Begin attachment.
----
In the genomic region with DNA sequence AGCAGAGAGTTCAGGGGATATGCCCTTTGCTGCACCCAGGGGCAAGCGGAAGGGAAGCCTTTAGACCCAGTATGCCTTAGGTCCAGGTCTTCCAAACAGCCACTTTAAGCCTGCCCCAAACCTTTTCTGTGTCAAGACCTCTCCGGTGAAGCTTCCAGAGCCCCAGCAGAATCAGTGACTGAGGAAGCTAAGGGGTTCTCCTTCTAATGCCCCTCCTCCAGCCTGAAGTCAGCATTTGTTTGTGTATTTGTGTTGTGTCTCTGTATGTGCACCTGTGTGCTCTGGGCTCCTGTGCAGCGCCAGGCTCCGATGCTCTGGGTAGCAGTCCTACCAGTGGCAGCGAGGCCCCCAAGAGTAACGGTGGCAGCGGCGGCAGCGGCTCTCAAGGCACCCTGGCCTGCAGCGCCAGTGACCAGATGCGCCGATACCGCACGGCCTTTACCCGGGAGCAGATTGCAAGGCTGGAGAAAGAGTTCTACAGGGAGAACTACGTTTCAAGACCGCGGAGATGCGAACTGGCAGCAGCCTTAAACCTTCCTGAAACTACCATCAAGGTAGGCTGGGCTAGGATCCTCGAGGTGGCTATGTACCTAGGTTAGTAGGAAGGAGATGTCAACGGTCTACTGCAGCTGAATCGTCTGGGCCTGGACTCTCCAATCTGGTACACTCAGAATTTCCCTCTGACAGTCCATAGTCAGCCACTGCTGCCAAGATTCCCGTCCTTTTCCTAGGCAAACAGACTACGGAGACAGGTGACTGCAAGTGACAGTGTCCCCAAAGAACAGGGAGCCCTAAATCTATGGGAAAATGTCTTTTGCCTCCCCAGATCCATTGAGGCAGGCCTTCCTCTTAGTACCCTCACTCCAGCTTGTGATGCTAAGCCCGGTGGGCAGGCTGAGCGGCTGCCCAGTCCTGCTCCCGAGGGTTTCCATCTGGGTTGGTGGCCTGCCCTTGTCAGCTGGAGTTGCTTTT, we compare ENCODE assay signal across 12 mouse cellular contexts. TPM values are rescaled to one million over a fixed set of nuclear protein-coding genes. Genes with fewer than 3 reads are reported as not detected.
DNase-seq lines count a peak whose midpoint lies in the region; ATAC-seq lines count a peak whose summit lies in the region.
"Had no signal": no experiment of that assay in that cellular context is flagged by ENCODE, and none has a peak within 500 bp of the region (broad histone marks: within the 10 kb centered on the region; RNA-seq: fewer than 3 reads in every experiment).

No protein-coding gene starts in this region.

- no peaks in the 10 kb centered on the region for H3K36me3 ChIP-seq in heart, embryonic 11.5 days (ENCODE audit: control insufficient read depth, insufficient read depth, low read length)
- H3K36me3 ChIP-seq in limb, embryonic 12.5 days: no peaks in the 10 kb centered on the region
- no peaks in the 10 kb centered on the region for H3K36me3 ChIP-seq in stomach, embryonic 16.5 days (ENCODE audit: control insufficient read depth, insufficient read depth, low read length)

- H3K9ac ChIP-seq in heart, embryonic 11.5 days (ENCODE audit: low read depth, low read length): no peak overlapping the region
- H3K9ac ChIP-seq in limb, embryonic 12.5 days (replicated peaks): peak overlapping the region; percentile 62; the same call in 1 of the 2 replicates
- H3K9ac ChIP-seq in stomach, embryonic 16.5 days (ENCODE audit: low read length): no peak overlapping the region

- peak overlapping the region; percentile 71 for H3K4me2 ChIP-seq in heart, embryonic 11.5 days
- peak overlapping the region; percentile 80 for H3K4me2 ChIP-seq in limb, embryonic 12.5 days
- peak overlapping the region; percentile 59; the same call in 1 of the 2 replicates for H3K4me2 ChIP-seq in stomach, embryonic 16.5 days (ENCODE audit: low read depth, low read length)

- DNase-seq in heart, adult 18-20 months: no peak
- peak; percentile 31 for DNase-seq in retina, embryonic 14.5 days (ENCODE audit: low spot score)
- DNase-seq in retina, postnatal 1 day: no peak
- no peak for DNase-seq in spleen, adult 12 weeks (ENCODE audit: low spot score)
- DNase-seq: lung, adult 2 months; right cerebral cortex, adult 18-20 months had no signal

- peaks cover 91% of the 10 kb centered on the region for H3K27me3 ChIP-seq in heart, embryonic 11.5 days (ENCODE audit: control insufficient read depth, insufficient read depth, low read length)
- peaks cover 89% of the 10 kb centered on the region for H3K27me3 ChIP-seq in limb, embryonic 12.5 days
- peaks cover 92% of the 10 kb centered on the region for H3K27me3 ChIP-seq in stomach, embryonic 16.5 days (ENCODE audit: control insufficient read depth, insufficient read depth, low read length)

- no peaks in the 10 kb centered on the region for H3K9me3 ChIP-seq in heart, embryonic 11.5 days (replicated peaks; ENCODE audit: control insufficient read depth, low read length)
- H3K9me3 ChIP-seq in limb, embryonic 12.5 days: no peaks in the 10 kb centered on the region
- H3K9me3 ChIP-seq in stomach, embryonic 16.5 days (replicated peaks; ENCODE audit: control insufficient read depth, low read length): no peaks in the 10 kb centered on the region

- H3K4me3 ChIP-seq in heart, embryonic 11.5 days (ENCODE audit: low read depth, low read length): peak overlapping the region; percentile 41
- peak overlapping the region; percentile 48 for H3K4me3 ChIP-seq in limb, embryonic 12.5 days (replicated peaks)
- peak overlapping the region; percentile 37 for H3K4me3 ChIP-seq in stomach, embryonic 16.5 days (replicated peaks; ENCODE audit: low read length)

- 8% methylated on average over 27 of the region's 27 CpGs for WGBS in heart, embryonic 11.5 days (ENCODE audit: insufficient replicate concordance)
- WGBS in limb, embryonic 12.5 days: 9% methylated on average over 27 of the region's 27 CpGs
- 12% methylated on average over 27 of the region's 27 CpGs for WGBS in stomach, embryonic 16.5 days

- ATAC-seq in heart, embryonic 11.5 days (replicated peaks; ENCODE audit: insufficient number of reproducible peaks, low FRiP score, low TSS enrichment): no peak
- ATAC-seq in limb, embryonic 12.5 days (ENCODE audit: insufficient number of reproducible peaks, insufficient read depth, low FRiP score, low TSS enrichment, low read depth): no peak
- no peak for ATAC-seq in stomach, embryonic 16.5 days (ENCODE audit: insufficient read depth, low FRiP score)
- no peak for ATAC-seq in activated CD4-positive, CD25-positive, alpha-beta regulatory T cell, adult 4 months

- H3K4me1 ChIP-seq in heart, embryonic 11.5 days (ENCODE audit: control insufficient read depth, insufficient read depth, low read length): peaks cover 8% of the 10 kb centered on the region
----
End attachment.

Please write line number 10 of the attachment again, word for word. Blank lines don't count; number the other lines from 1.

- H3K9ac ChIP-seq in stomach, embryonic 16.5 days (ENCODE audit: low read length): no peak overlapping the region